Usability is one of the most critical issues when introducing new technology. An application must be easy to use and offer a good user interface design that will enable users to be more productive and efficient. These are concepts that Oracle has taken to heart as it develops Oracle Fusion with an emphasis on user-centered design (UCD).
Oracle Vice President of Applications User Experience Jeremy Ashley reveals that Oracle has doubled its investment in resources dedicated to usability, including research, design, modification, testing, and redesign. UCD is a process that helps Oracle identify what's important to users and to put the right functions together into business flows that are particularly effective and easy. UCD enables Oracle to identify the optimum way to design a product based on users being able to quickly, accurately, and easily complete their tasks.
UCD also plays an important role in reducing the total cost of ownership because it requires developers to spend additional time on research, design and testing during development so that new products address user needs and benefit their businesses. Productivity depends on user experience, and that is directly linked to total cost of ownership.
Read how Oracle is using UCD to modernize Oracle Fusion's interface so that it can meet modern expectations and requirements, including crisper performance, improved visual effects, and better organization of screen information.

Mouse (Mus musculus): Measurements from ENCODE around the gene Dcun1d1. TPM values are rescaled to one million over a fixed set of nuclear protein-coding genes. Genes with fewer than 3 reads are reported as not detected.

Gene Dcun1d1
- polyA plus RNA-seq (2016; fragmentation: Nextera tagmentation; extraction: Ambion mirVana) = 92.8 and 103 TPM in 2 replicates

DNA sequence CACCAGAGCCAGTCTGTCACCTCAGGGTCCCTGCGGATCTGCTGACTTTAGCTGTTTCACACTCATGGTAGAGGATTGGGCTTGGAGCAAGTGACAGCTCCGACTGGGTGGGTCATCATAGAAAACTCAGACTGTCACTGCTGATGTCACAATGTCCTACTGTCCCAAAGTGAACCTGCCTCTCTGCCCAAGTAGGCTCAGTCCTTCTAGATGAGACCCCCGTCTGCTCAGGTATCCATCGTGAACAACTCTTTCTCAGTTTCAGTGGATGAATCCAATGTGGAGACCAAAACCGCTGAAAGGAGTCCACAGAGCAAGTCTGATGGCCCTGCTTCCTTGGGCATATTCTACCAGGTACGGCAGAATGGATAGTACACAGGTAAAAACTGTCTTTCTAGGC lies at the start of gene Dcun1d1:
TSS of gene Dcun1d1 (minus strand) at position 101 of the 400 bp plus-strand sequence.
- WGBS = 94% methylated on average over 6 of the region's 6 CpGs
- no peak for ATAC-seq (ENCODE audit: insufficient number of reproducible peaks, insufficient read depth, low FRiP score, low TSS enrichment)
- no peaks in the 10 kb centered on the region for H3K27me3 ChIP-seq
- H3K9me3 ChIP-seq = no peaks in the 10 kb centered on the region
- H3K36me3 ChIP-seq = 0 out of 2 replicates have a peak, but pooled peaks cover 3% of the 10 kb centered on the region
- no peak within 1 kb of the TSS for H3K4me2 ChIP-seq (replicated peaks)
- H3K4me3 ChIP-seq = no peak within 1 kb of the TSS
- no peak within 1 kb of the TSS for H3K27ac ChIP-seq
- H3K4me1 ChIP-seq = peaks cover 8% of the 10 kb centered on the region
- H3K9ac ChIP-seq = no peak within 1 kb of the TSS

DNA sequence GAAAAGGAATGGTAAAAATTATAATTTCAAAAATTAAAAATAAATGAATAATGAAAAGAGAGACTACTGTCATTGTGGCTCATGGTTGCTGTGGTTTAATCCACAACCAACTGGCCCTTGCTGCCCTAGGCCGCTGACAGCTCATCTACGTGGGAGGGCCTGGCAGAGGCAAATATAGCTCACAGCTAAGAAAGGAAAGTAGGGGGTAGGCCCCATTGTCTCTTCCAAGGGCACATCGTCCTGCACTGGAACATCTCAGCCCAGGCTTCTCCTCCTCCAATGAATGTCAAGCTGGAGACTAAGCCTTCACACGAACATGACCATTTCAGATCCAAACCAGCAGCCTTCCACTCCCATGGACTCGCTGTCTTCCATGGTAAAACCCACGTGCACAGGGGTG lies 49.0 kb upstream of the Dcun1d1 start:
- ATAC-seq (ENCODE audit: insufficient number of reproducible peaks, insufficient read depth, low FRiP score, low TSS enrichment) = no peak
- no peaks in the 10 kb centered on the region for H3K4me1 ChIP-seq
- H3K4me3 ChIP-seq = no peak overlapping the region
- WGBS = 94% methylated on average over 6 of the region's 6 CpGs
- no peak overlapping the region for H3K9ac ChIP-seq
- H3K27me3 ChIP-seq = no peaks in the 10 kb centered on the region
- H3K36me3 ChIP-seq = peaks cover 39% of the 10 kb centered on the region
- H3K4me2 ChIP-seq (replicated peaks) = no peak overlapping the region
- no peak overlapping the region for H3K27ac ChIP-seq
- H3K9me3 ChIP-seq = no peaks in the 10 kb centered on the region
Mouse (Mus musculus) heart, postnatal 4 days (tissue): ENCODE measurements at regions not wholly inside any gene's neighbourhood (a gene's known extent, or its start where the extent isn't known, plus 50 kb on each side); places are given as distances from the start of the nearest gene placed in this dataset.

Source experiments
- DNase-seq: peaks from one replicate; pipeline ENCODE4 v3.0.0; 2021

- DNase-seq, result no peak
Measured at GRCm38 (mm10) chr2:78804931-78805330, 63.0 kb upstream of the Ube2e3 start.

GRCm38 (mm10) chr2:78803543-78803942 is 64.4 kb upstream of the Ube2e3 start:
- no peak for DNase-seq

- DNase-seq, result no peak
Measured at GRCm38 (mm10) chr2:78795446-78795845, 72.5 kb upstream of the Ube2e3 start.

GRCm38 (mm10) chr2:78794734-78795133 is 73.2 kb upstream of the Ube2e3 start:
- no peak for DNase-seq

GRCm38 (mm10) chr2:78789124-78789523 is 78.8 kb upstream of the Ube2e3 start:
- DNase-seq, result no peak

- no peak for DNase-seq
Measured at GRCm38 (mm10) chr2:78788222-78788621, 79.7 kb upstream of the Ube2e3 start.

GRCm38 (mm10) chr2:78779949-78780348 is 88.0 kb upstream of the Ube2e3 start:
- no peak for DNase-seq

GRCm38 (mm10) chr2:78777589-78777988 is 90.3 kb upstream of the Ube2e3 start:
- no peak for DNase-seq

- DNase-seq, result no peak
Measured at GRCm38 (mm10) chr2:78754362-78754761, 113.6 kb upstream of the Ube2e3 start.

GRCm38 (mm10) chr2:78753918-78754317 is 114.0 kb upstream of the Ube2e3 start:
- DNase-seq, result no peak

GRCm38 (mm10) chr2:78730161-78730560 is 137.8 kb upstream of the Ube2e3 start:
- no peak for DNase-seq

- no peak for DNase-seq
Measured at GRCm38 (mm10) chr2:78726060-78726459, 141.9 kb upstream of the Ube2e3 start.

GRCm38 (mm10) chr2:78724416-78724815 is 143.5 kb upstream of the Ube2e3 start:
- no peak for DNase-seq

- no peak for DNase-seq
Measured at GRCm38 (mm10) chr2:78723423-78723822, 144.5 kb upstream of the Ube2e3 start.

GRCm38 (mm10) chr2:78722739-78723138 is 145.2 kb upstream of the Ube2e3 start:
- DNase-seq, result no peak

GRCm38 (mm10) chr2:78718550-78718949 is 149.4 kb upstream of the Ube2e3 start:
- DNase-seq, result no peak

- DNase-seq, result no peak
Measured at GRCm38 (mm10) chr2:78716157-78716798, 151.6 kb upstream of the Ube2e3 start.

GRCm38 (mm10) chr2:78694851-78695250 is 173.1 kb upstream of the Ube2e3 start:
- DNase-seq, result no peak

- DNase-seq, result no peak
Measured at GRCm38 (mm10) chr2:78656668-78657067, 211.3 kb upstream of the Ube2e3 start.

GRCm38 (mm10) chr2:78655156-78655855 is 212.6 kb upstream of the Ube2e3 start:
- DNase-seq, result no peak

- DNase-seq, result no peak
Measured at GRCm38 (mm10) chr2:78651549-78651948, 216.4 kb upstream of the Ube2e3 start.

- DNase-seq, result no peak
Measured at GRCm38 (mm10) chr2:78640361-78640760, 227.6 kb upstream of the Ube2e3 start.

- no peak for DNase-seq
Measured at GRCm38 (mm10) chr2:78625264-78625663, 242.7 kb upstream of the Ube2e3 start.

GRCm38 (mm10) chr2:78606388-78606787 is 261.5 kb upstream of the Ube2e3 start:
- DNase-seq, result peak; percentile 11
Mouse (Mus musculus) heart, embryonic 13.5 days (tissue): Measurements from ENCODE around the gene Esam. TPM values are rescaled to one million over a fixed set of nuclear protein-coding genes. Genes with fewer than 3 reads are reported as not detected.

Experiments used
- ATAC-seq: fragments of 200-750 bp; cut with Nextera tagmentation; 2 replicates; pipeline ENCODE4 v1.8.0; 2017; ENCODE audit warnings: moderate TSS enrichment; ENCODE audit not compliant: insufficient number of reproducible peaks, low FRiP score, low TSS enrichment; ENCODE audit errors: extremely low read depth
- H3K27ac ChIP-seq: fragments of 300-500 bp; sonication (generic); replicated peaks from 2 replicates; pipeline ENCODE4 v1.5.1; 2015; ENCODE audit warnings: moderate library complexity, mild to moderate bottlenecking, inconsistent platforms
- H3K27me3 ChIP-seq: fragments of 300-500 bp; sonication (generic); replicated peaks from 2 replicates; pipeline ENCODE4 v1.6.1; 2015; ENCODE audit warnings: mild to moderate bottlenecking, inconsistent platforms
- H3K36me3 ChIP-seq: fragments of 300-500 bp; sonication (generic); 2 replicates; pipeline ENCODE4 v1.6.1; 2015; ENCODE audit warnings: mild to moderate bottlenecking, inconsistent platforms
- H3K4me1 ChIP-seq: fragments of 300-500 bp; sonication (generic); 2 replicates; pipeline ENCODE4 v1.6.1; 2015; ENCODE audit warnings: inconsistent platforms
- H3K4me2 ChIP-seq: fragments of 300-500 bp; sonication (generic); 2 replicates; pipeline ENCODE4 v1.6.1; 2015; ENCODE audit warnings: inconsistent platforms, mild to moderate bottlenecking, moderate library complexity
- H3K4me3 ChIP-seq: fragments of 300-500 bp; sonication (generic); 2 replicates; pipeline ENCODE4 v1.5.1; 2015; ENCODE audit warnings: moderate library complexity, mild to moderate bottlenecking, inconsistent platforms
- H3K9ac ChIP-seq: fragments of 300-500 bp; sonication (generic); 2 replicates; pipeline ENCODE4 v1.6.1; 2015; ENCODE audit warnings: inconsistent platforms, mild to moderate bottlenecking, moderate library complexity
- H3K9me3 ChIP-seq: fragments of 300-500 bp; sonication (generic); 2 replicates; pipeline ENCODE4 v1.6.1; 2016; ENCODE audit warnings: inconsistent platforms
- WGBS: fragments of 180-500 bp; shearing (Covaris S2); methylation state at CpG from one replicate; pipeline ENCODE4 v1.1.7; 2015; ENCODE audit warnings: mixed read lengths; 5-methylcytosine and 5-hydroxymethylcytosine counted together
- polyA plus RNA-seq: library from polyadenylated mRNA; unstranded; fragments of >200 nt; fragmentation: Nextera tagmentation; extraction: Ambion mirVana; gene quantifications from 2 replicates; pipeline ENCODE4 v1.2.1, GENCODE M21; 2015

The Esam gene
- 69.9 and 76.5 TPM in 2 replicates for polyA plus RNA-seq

Sue Shaw knows the importance of usability. As the enterprise resource planning (ERP) applications architect at Shell Canada, she's tasked with serving the IT demands of Shell Canada's 4,200 applications users. She knows that the success or failure of an IT project comes down to one thing—value to the employee. "It's really our employees who determine how effective a piece of software is," says Shaw. "For them, it's always about being able to get their jobs done quickly and accurately."
Faced with rolling out new technology, it is Shaw's responsibility to ensure that new systems make life easier—rather than more complicated and difficult—for Shell's employees. While many issues factor into the adoption of a new system (change management, core functionality, and performance, among others), one stands out as the most obvious to end users: usability.
"When software is rushed to market despite poor usability, it costs more to sell and support, incurs more costs when it's deployed, and can reduce the customer's overall satisfaction," says Jeff Johnson, president of UI Wizards, a product usability consulting firm based in San Francisco. "Good usability and good UI design can help lower total cost of ownership and increase the efficiency and effectiveness of an application."
Usability is a measure of the ease with which people can employ software to achieve a particular goal. Usability encompasses information architecture, navigation, layout, and style elements that cater to user expectations and needs, improving productivity and reducing resistance to new deployments.